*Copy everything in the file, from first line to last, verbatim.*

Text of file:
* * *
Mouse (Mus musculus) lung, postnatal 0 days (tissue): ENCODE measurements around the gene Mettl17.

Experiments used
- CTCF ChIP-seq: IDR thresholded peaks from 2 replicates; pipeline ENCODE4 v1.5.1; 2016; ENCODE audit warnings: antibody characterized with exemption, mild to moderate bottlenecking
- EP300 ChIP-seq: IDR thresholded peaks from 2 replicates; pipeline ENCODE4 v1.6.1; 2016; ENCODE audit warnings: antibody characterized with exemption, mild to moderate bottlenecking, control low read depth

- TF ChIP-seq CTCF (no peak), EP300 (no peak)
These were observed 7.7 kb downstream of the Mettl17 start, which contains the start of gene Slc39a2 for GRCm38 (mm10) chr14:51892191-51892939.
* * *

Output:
Mouse (Mus musculus) lung, postnatal 0 days (tissue): ENCODE measurements around the gene Mettl17.

Experiments used
- CTCF ChIP-seq: IDR thresholded peaks from 2 replicates; pipeline ENCODE4 v1.5.1; 2016; ENCODE audit warnings: antibody characterized with exemption, mild to moderate bottlenecking
- EP300 ChIP-seq: IDR thresholded peaks from 2 replicates; pipeline ENCODE4 v1.6.1; 2016; ENCODE audit warnings: antibody characterized with exemption, mild to moderate bottlenecking, control low read depth

- TF ChIP-seq CTCF (no peak), EP300 (no peak)
These were observed 7.7 kb downstream of the Mettl17 start, which contains the start of gene Slc39a2 for GRCm38 (mm10) chr14:51892191-51892939.